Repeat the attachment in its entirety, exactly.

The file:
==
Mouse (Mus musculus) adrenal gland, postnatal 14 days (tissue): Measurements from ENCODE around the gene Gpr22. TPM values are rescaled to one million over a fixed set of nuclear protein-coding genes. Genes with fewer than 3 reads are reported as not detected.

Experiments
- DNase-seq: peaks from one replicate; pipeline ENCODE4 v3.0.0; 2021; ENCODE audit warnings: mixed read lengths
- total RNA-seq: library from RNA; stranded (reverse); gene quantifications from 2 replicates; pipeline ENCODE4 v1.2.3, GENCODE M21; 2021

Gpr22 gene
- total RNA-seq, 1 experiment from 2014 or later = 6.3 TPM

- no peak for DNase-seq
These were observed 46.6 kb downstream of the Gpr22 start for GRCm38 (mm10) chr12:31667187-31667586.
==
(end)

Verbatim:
Mouse (Mus musculus) adrenal gland, postnatal 14 days (tissue): Measurements from ENCODE around the gene Gpr22. TPM values are rescaled to one million over a fixed set of nuclear protein-coding genes. Genes with fewer than 3 reads are reported as not detected.

Experiments
- DNase-seq: peaks from one replicate; pipeline ENCODE4 v3.0.0; 2021; ENCODE audit warnings: mixed read lengths
- total RNA-seq: library from RNA; stranded (reverse); gene quantifications from 2 replicates; pipeline ENCODE4 v1.2.3, GENCODE M21; 2021

Gpr22 gene
- total RNA-seq, 1 experiment from 2014 or later = 6.3 TPM

- no peak for DNase-seq
These were observed 46.6 kb downstream of the Gpr22 start for GRCm38 (mm10) chr12:31667187-31667586.